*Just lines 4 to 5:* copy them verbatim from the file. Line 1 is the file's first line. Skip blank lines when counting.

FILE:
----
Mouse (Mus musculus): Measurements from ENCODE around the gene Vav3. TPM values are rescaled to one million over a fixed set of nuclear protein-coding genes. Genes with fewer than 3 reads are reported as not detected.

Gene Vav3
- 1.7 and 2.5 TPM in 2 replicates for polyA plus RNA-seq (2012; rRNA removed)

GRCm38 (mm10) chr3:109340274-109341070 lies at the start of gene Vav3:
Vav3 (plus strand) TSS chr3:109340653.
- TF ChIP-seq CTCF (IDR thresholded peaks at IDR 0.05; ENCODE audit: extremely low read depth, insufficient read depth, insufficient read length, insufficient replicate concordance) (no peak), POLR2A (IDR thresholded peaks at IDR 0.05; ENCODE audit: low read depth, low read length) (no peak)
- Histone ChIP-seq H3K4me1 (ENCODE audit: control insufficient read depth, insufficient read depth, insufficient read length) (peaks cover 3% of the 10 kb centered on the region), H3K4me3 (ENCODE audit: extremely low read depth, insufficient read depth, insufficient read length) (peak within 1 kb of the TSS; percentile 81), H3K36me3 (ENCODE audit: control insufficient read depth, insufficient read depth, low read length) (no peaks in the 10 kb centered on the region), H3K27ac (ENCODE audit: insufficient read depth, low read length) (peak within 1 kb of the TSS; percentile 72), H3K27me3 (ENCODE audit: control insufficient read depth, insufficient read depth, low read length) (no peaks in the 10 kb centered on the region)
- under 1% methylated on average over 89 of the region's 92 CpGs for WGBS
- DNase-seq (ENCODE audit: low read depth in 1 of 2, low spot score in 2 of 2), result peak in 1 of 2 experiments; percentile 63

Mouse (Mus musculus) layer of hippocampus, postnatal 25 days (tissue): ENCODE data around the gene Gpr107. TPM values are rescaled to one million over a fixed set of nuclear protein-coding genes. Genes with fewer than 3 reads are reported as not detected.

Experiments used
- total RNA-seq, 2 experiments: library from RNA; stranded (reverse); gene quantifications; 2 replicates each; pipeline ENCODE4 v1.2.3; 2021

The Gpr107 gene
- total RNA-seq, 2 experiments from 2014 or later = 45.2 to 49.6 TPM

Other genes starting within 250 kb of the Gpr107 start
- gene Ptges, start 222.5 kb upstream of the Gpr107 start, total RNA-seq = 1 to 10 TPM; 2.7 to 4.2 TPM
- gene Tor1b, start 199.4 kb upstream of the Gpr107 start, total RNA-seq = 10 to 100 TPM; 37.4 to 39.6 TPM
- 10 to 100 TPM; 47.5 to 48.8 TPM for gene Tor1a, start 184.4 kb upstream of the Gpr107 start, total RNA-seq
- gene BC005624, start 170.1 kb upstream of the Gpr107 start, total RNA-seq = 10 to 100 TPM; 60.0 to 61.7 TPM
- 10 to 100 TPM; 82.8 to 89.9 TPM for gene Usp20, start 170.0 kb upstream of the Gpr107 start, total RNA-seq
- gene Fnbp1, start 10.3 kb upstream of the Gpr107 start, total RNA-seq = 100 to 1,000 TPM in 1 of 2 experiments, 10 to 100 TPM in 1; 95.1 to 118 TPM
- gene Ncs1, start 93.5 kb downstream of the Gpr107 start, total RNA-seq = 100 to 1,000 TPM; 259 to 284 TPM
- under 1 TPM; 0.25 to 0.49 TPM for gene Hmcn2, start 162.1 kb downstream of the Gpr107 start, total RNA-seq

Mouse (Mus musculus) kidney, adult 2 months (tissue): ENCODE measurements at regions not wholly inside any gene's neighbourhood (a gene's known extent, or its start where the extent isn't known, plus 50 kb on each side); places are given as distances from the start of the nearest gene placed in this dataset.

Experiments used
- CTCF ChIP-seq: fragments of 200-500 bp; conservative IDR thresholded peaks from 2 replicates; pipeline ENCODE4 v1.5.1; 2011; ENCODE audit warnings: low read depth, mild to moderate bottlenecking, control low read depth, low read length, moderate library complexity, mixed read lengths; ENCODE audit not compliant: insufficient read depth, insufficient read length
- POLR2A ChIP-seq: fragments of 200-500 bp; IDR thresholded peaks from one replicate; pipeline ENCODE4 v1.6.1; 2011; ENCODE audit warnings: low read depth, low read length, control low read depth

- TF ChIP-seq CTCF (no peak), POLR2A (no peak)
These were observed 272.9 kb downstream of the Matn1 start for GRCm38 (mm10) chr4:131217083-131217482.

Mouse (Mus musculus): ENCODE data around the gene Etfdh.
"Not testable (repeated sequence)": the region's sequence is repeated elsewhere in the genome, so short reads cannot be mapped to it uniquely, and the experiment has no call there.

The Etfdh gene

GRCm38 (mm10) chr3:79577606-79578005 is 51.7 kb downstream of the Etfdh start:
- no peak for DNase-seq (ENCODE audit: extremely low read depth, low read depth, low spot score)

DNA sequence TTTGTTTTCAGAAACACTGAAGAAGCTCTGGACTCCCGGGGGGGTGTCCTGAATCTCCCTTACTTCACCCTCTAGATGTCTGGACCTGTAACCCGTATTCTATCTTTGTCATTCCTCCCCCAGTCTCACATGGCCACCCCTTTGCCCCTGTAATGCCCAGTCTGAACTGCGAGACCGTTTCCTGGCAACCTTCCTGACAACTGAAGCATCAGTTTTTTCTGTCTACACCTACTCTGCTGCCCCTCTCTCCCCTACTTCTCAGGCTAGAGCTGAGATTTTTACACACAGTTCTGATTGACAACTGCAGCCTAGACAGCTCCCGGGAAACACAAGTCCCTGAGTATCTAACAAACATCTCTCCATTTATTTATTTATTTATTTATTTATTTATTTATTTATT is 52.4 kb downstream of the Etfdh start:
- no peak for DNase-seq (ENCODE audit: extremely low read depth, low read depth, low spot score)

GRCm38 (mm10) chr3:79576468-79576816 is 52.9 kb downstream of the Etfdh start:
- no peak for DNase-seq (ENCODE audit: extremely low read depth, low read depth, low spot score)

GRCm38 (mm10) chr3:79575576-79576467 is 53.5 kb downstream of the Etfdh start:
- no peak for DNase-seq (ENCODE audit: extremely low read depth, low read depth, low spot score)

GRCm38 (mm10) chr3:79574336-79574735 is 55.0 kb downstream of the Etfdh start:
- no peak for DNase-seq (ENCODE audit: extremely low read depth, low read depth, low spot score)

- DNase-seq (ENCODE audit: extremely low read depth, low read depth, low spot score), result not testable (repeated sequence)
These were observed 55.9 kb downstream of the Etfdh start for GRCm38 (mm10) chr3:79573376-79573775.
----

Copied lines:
GRCm38 (mm10) chr3:109340274-109341070 lies at the start of gene Vav3:
Vav3 (plus strand) TSS chr3:109340653.